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Pest NameDescription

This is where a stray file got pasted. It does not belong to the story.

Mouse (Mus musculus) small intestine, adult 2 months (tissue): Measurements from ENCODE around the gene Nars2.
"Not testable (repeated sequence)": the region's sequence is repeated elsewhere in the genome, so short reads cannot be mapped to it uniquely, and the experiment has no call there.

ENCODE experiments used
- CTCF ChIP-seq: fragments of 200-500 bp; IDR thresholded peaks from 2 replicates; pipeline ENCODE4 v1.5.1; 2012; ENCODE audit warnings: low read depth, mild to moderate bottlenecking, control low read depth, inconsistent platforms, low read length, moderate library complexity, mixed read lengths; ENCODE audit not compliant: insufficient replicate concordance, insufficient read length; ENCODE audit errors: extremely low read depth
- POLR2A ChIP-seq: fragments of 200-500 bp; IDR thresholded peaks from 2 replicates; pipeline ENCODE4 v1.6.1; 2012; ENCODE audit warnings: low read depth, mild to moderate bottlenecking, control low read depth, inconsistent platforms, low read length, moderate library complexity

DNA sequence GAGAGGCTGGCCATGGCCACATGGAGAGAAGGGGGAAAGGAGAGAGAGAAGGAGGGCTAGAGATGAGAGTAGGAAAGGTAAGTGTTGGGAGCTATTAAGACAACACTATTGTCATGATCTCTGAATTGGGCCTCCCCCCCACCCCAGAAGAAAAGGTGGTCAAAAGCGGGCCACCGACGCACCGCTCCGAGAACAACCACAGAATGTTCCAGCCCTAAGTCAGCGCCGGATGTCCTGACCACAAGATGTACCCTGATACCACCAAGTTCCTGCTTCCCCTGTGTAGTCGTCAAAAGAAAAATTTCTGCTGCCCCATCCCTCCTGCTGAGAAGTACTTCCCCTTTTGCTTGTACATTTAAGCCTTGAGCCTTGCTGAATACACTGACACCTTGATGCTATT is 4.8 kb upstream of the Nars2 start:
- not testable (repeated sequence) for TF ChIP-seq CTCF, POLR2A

MosquitoesMosquitoesMosquitoes are pests because they annoy and bite humans and animals. Also, they may transmit or vector organisms that cause diseases such as malaria and encephalitis. Mosquitoes go through four developmental lifestages - egg, larva, pupa and adult. The adult female mosquito lays eggs in aquatic or very damp environments typically in the spring or summer. The eggs hatch and the larvae, also called wigglers, develop in the water and are filter feeders. The pupal lifestage of the mosquito is also aquatic. Mosquitoes can develop from egg to adult in as little as seven days depending on the species and temperature. Human malaria does not naturally occur in Washington. However, outbreaks of mosquito-transmitted encephalitis do occur from time to time. In 2002, West Nile Virus (a type of mosquito-transmitted encephalitis) was found in Washington. West Nile Virus can impact the health of humans, many bird species, horses, and a variety of other animals. West Nile Virus is primarily a virus of birds and is transmitted from infected birds by mosquitoes. Sometimes other animals and people are incidental hosts and obtain the virus from infected mosquitoes. Mosquitoes need water to develop and are therefore always located near water. Focusing on the presence of water and water management is crucial in mosquito control programs. For a more detailed discussion on mosquito control, see WSU PLS 121, Pest Management for Prevention and Control of Mosquitoes with Special Attention to West Nile Virus.